January Zoom Demo

Our thanks go out to both Steve Hackett and Robert Hackett who were able to come together and put on the turning demo for those of us who are in lockdown and unable to move around.

Robert Hackett – Gesso Texturing Technique

Robert started by applying black gesso on to a pre-turned bowl shape, whilst this was still wet sawdust was added which adhered to the surface of the wet gesso.  

A second layer of gesso was then added all over to remove the color of the sawdust showing.  This technique when applied does not need to be perfectly smooth as it is covered and will allow for a better key for the gesso.

When this piece had dried a mixture of Hampshire Sheen Embellishing Waxes was applied by dabbing this onto the top of the gesso and then rubbed into the bowl surface by way of a cheap toothbrush. Robert was also explaining the process as he progressed through the complete process.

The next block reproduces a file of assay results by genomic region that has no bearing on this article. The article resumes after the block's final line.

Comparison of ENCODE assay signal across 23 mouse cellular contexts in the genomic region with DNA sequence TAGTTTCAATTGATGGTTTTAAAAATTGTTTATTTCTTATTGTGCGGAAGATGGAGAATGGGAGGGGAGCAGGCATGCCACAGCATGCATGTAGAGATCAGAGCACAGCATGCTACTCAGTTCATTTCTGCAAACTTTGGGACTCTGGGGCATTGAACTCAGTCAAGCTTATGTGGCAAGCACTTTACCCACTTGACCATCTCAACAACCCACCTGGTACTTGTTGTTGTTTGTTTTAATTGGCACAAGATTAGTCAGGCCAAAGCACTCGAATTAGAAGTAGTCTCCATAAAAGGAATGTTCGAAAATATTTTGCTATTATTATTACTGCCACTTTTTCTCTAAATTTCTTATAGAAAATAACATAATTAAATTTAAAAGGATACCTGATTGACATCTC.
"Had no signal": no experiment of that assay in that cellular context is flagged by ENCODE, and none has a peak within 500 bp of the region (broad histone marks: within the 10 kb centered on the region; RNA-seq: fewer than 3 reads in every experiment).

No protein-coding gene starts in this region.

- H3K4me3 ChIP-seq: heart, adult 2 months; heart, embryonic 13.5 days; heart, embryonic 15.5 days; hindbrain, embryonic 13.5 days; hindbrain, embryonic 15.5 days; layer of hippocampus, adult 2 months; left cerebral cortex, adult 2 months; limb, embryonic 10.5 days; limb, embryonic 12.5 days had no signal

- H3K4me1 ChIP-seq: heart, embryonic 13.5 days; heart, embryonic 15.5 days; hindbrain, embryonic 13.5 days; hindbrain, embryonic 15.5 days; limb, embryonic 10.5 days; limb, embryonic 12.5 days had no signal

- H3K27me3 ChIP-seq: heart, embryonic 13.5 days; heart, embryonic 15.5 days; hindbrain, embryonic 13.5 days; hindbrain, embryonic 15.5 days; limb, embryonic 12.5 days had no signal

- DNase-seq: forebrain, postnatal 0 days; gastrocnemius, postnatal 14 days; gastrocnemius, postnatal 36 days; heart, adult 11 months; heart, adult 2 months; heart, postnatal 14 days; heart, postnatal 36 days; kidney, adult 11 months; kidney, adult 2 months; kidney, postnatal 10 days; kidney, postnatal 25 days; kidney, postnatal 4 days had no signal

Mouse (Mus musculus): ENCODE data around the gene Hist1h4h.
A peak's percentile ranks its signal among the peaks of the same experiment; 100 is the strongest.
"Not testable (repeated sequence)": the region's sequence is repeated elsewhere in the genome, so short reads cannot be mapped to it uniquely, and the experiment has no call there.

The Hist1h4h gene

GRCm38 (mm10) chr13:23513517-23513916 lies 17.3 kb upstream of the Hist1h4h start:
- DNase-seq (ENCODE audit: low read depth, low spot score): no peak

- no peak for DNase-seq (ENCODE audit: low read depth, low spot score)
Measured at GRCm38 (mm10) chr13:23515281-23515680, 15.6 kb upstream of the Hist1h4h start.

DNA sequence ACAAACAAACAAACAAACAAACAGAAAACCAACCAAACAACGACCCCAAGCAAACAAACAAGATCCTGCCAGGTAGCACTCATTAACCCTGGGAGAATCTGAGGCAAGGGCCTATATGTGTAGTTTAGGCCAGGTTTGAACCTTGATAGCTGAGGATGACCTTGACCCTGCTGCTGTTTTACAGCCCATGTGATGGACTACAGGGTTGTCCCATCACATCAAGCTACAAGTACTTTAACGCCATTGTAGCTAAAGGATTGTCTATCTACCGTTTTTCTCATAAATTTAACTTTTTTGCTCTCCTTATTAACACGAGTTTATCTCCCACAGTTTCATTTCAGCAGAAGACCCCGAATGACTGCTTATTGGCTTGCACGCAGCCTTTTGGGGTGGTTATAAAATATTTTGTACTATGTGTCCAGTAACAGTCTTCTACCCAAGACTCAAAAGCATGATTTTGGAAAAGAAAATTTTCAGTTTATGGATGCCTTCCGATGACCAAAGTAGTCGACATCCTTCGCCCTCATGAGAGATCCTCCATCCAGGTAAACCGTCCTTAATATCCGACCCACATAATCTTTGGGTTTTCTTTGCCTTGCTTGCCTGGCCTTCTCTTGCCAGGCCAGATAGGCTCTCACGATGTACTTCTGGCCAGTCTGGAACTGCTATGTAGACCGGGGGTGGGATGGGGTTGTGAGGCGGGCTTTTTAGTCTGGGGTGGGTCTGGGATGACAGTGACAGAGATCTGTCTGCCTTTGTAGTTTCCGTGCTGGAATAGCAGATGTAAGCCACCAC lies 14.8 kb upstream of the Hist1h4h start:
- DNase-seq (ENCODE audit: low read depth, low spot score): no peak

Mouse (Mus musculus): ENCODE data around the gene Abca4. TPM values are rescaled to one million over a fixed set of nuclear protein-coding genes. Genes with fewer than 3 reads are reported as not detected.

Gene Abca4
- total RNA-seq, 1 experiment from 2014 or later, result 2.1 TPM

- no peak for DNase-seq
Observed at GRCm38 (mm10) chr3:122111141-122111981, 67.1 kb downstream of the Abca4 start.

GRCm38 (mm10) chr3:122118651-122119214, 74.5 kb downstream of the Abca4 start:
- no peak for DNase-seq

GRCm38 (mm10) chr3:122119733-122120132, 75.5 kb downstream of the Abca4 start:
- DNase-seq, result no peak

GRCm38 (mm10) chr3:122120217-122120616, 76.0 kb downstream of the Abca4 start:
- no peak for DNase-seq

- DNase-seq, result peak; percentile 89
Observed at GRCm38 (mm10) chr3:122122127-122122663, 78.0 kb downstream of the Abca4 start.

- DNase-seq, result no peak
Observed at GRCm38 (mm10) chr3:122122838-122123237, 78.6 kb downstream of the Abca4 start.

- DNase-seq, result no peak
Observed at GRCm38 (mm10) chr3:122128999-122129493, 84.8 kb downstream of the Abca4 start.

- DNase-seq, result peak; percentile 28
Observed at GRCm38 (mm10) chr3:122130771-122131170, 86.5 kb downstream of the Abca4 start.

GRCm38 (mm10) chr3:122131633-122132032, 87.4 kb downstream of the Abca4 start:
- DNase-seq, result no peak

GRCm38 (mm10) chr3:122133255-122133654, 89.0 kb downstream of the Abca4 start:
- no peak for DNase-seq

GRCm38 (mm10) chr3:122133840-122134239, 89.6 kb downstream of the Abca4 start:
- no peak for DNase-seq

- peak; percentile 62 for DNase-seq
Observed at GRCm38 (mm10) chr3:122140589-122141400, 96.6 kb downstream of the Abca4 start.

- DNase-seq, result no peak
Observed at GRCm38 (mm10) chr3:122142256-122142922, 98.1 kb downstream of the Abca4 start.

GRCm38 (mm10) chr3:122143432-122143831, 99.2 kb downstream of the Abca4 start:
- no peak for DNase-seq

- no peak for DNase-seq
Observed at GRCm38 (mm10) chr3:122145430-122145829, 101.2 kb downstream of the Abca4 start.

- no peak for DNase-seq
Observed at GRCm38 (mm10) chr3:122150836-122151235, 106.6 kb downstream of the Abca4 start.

Steve Hackett – Twisted Three-sided Weed Pot – (Multi-Axis Turning)

Steve started with a blank that needed to be turned round.  When this had been accomplished the marking up process was detailed onto the blank.

This marking up process was shown both live and through the use of a slide show.

Steve started by dividing the blank into three equal parts by means of the indexing set up included in the lathe headstock.  Two pencil rings were added to each end of the blank, the first one 10mm in and then the second one, in a further 5mm.  The equal lines were then extended down each end so that we have three areas marked on the inner ring.  These were then numbered 1, 2, and 3 on each end so that they matched up, these are 1200 apart.

To get the twist the following number combinations were used;

1 – 2, 2 – 3, 3 – 1    these give a twisted shape

If you only require a three-sided item, match up the following numbers;

1 – 1, 2 – 2, 3 – 3

Additional multisided items can be developed by using the same method.

The blank was mounted between centers with a two-prong drive in the headstock and a pointed live centre in the tailstock.

At this point Steve started the process of turning the twist, this was done by looking at the ghost image at the top of the turning blank, following the curve to get an equal displacement along each side.